Brazil, Canada tie; Greece loses to Colombia, D2World Cup fever came early to Pasadena.
The city, local merchants and law enforcement agencies gearing up for the international soccer tournament later this month got a taste of the anticipated frenzy during an exhibition match between the United States and Mexico on Saturday.Some 90,000 fans snarled traffic on two freeways as they weaved their way to the Rose Bowl, honking their horns and waving flags from their windows.
"We had to park three miles away," said Jonathan Rosales.
Running those three miles to reach the stadium, Rosales worked up a sweat that left his red, white and blue face paint dripping from his chin.
"It's a mess," he said.
As the United States team battled to a 1-0 victory, officers from 40 federal, state and local law enforcement agencies gathered at a joint operations command post in a rehearsal for World Cup games.
The World Cup will run from June 17-July 17 in nine U.S. cities. The first game at the Rose Bowl is scheduled for June 18.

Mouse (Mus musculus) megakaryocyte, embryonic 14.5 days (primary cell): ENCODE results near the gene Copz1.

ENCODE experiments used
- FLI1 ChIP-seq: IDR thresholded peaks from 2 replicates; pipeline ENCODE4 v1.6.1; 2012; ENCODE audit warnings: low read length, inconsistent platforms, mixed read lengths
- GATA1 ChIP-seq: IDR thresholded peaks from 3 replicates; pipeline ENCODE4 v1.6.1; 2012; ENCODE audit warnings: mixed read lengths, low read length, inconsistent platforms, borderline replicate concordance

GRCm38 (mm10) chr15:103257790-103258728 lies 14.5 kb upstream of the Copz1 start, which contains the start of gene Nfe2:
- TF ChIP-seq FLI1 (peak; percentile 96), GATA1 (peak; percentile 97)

Authorities said they were generally pleased with the results. Although tempers occasionally flared outside, fans inside the Rose Bowl were well-behaved.
"Everything is really good," said Los Angeles County sheriff's deputy Phil Morris. "There's been a lot of horn-blowing, whistling and carrying on, but once they got in, they've been having a good time."
A last-minute sellout stirred some concern among security officials because it meant that late-arriving fans without tickets would be turned away, complicating traffic congestion. Crowds of fans slumped on sidewalks, dejected at missing a game that some had traveled all day to attend.
By late afternoon, the streets of Old Town Pasadena were bustling and merchants said business was booming.
"Everything's going really well," said Leah Martinez, a manager at the Market City Caffe. "It's a lot of different people, but everyone's getting along. It's very friendly."
The many fans who arrived with flags posed a minor problem for officials. While flag-waving is common at soccer games abroad, authorities have barred flagpoles from the World Cup games this year because they could be used as weapons. As a result, officials detached flags and confiscated the poles at the stadium gates.
"We had planned this as a final dress rehearsal," said Pasadena Police Cmdr. Mary L. Schander, whose department is the lead agency for security in and around the Rose Bowl. "It was a good thing because we needed it."
In the end, only two people were arrested in connection with the event.